Born in Salem, Froehlich, now 60, remembers growing up listening to his great-grandmother Bertha Wertheimer and grandmother Dora Schwabbauer tell stories about the country stores their families owned, and listening, too, to family friends who had clear memories of childhoods in the late 1800s.

“When I was 12, I dragged my Mom around as a driver,” he recalls. “I’d just want to talk to people and ask them questions.”

After graduating from Oregon State University, Froehlich worked briefly at the Robison Home in Portland before moving to Israel, where he met and married Chaya Quarnstrom in 1982 – and also began exploring her family’s history.

Before their marriage, Froehlich decided to have a formal Orthodox conversion “just to be on the safe side.” Like many other early Jewish families, there had been some intermarriage in his. “Sadly, many relatives no longer even identify as Jewish,” he says. “I just wanted to be sure.”

Chaya died in 1984, some time after their son, Nisseem, was born, and Froehlich returned to Corvallis in 1989.

He and his son – “two bachelors,” Froehlich jokes – live in a comfortable family home built in 1902, sharing space with two cats, Webster and Wojzeczk.

When they can, they attend religious services at Chabad in Salem or Ahavas Torah in Eugene.

The genealogical sleuthing is an avocation. Froehlich now makes his living doing property title research. He did try taking on genealogy clients for a time, but didn’t find it satisfying.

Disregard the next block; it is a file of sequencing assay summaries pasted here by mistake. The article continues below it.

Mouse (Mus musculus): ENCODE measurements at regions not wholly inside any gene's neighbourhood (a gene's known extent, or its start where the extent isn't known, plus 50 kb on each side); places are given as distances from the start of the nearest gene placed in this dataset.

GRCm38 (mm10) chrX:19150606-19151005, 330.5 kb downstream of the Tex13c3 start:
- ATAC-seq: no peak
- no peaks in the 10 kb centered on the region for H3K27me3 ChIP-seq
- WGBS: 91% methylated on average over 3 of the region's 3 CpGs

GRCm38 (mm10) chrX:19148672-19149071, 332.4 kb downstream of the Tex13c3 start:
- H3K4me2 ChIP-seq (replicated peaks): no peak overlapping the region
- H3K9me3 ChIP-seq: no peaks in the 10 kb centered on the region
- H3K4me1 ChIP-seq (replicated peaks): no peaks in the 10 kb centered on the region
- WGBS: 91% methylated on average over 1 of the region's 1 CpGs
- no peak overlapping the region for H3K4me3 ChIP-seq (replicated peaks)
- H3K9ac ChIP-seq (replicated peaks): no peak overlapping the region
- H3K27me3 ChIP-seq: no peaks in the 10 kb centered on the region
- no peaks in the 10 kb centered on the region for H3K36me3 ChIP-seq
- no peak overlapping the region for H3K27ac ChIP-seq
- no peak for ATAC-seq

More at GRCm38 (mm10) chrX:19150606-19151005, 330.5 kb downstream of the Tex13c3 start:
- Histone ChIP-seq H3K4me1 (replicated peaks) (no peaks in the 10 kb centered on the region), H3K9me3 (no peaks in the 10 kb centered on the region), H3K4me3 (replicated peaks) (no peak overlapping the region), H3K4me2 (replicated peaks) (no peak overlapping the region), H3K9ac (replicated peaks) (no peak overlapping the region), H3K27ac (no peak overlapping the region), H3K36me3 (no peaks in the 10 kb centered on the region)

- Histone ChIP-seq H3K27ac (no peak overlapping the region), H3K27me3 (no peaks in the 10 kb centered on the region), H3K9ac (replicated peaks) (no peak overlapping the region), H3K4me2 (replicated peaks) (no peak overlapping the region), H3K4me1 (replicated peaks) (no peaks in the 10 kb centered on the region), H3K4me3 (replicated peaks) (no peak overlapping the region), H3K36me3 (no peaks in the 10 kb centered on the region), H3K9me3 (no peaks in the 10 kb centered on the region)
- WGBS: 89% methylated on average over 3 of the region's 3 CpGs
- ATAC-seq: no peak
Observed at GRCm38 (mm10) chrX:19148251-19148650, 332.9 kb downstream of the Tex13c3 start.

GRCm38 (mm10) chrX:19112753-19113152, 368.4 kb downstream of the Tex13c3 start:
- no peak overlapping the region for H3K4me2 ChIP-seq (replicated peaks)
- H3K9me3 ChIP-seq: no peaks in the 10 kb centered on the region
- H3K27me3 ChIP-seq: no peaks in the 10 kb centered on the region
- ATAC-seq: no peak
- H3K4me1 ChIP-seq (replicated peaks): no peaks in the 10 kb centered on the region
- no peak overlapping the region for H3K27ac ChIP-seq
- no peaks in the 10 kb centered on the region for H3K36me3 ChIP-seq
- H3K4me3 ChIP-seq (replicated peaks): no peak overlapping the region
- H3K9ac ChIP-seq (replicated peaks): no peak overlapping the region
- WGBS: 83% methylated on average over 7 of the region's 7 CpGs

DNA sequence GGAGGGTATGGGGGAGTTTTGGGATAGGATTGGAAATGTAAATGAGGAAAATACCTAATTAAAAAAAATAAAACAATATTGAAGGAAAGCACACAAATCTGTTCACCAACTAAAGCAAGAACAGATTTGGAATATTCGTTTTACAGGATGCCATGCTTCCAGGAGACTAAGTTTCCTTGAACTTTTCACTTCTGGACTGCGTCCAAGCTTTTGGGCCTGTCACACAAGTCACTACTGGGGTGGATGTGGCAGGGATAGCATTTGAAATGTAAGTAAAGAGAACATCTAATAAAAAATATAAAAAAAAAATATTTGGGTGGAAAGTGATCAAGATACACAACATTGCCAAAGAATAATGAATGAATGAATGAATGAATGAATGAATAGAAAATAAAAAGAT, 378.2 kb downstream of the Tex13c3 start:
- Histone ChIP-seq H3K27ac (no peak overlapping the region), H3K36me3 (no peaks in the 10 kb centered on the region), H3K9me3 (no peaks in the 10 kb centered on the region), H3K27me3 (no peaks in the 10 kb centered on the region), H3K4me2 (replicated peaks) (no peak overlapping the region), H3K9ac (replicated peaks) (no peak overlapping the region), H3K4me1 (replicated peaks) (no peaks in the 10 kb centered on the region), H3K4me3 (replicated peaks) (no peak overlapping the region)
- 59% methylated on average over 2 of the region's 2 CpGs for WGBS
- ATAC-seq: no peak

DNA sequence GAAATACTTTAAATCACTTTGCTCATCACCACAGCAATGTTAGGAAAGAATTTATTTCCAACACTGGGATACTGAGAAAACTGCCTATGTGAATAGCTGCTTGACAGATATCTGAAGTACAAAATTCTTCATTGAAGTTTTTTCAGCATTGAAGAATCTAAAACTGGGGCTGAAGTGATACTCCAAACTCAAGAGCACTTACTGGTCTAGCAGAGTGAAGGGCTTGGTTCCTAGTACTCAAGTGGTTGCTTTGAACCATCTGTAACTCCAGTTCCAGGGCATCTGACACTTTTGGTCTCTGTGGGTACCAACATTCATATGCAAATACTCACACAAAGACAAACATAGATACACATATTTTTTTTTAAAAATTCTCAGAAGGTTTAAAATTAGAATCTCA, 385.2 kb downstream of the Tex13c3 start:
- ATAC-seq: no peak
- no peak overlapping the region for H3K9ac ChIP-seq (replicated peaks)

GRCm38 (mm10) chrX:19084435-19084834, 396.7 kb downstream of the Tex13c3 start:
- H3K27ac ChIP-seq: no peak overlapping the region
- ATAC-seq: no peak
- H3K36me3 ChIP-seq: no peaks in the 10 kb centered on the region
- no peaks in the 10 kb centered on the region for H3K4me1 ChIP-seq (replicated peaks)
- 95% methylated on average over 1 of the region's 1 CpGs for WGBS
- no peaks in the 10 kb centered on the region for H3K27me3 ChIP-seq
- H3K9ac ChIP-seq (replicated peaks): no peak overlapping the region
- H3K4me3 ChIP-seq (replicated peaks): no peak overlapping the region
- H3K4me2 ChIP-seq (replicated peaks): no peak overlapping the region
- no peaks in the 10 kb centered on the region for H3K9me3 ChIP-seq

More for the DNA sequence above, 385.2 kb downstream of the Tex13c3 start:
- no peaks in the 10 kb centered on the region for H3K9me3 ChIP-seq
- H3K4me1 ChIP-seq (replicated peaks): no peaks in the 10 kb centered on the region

“People don’t necessarily appreciate how much time is involved,” he says. If Prahl refers people with specific questions to him, he requests that – rather than pay him – they make a donation to the museum.

His biggest challenges? Keeping accurate records of people in large families – the Menashes or the Nudelmans, for example. And what if husband and wife have the same original last name? It’s another puzzle.

There are sad or potentially embarrassing discoveries, too – a few murders, a few women making a living on the shady side of the law. But then there is some comfort, even in the midst of family tragedies.

“When little babies died, there are these little teeny markers, especially at Shaarie Torah’s cemetery,” he says. “There’s a satisfaction in being able to connect these children with their families.”

Froehlich’s research also has helped expand the historical record. For example, he discovered that Bernard Goldsmith, though elected Portland’s first Jewish mayor in 1869, wasn’t an Oregon first. Morris Jacobs of Corvallis, who began the first of his three terms in 1868, predated him. And historian Ellen Eisenberg notes that in 1864, Max Muller effectively became Jacksonville’s mayor when he was elected president of that city’s trustees, or city council.

“West Coast Jewish history is very different from that in the rest of the country,” Froehlich observes. “We were here at the beginning, as pioneers, and were accepted without issue.” Though there was discrimination later on, early Jewish arrivals were part of the “Blue Book” social register. “From the very beginning,” he says, “West Coast society was not as stratified.”

For now, Froehlich continues to work on his database, adding to and digitizing his records. “It’s like a mystery hunt, a treasure hunt,” he says. “It’s a labor of love, and it’s my passion.”
Sura Rubenstein is a Portland writer.